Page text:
Facing a Possible Cancer Diagnosis
July 18, 2017
When it came to health and vitality, my husband Brian ticked all the boxes.
After thirty years of marriage, I still marveled at his boundless energy and strength — the rival of men half his age. On the day of his 52nd birthday, he looked the same to me as he had on the day we met, and I remember thinking, with his constitution and love of life, he will probably live to 100.
Less than eight months after Brian’s birthday celebrations, he began to experience shortness of breath. His doctor diagnosed him with pleural mesothelioma from his exposure as a child in the asbestos mining town of Wittenoom in Western Australia.
Brian would never live to be 100; his mesothelioma prognosis was not good. Doctors gave him a life expectancy of less than a year.
The unexpected onset of Brian’s terminal illness, made me aware of how much I had taken his health and mine for granted. Despite my appearance of well-being, I also worried I might suddenly be diagnosed with terminal cancer.
Brian died at age 54, and I became a widow at 51. My anxiety of getting cancer intensified as I got older, and I came to dread my yearly medical checkups and mammograms for fear of a life-changing result.
Fear of a Cancer Diagnosis
For years, my terror proved groundless. But following my regular mammogram this April, I received a call that sent shivers down my spine.
The mammogram showed a lump of calcification about four to six millimeters in size just below the nipple in my left breast. My doctor ordered a more highly magnified mammogram to further examine the lump.
Although I found mammograms unpleasant at the best of times, I was not prepared for the pain caused by this type of mammogram. During the tense wait for the final results, I researched online for calcification in the breast and discovered there are two types of calcification that can form in the breast as we age:
- Macrocalcifications: These are coarse calcium deposits dispersed randomly within the breast and a natural result of a breast’s natural ageing process. About 50 percent of women over the age of 50 will develop these, and they are nothing to worry about.
- Microcalcifications:These aretiny calcium deposits that present as fine white specks on a mammogram, and doctors deem these as “suspicious.” Although they are benign in 80 percent of cases, they can be a sign of cancer, particularly if they present in a shape and pattern.
Because mine were microcalcifications, my doctor referred me to a breast specialist who informed me it was highly likely that I had Ductal Carcinoma In-situ, a noninvasive and early form of breast cancer that initially forms in the milk ducts.
My worst nightmare was coming true. It worsened when the doctor warned it could become invasive if cancerous cells traveled from the milk ducts into breast tissue. There was no way of knowing what was going on inside my breast until we had the results of a core biopsy scheduled for the following week.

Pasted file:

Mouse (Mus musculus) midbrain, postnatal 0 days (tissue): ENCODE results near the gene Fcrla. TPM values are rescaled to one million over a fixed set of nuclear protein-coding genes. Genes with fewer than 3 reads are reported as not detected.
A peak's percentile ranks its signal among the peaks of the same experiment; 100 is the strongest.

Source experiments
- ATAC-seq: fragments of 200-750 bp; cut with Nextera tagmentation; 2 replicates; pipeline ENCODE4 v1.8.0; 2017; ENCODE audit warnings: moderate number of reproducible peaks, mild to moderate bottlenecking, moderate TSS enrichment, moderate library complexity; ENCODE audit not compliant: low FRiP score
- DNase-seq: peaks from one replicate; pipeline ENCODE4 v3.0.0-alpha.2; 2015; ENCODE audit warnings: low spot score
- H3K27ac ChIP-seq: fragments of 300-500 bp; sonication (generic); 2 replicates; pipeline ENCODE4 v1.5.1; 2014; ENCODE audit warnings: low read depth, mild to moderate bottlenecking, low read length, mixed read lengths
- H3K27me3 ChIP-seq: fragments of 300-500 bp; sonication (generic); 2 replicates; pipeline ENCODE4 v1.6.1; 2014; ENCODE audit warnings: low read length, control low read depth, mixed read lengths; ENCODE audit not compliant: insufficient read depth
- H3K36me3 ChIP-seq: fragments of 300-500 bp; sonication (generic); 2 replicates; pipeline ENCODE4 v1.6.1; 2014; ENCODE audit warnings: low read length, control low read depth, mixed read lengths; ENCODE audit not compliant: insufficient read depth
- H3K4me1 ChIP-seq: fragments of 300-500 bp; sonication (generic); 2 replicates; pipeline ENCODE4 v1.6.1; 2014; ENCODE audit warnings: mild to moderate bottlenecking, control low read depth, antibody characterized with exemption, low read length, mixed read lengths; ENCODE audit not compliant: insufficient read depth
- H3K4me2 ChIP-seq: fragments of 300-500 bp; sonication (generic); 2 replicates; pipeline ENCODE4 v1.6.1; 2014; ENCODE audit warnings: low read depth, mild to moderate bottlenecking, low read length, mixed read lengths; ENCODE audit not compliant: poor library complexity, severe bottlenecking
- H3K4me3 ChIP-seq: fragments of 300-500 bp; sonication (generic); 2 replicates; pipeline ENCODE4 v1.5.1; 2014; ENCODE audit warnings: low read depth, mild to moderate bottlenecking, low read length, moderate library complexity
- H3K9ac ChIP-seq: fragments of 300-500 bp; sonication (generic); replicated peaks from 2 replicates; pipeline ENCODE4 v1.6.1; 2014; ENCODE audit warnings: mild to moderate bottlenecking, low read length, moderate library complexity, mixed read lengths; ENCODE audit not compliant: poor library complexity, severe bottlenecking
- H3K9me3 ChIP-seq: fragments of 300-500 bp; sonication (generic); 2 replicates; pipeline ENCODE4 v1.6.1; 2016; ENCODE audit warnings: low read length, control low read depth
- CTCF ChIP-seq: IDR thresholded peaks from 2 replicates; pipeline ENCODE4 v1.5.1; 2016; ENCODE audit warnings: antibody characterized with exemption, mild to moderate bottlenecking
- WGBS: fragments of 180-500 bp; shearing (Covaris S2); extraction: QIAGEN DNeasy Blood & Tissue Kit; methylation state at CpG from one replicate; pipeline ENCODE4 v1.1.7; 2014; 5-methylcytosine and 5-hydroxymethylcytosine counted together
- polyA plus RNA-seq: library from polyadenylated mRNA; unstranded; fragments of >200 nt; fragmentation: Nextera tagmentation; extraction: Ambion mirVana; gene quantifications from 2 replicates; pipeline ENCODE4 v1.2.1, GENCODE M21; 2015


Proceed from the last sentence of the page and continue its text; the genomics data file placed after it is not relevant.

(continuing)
An Unbearable Wait for Test Results
The wait and apprehension of that procedure only deepened my fear of cancer.
Though my family kept telling me to remain positive, I lay in bed each night thinking the worst. Good or bad, I needed to know what the future held.
Thankfully, the core biopsy wasn’t as painful as I had imagined. But waiting another week for the results was difficult. There were so many questions: Did I have cancer? If I did, was it invasive?
But I didn’t get the answers I wanted. The results of the core biopsy procedure, which required five samples, were inconclusive. I had to undergo a wire hook extraction surgery to remove breast tissue from the calcification area for a thorough biopsy.
Another two weeks of waiting followed, but thankfully, I found a way to deal with my anxiety.
Comfort, Relief in Sight
Using guided imagery, I imagined myself sitting right in the middle of a see-saw suspended equally on both sides.
Whenever I began to slide down into the fear of having cancer, I would push my way back to the middle of the see-saw where I could remain neutral about my outcome.
As I waited to go into surgery, I thought a lot about Brian. Here I was, fearing I might have cancer and finding it extremely difficult to function normally. How on earth did he manage to carry on with his life knowing he had cancer? And worse, knowing he was going to die within a year?
Despite the physical and emotional pain he must have endured, he never once complained. Would I act the same way if I ended up with cancer?
Thankfully, I’ll never know. Five days after having my operation, the doctor called me with the best possible news: All tests were negative. My relief at hearing I didn’t have cancer was beyond measure.
It has taken some weeks to recover from my operation and the emotional turmoil I underwent. But I am so grateful to be once again able to look forward to the future.
How I wish my beloved Brian had been as fortunate.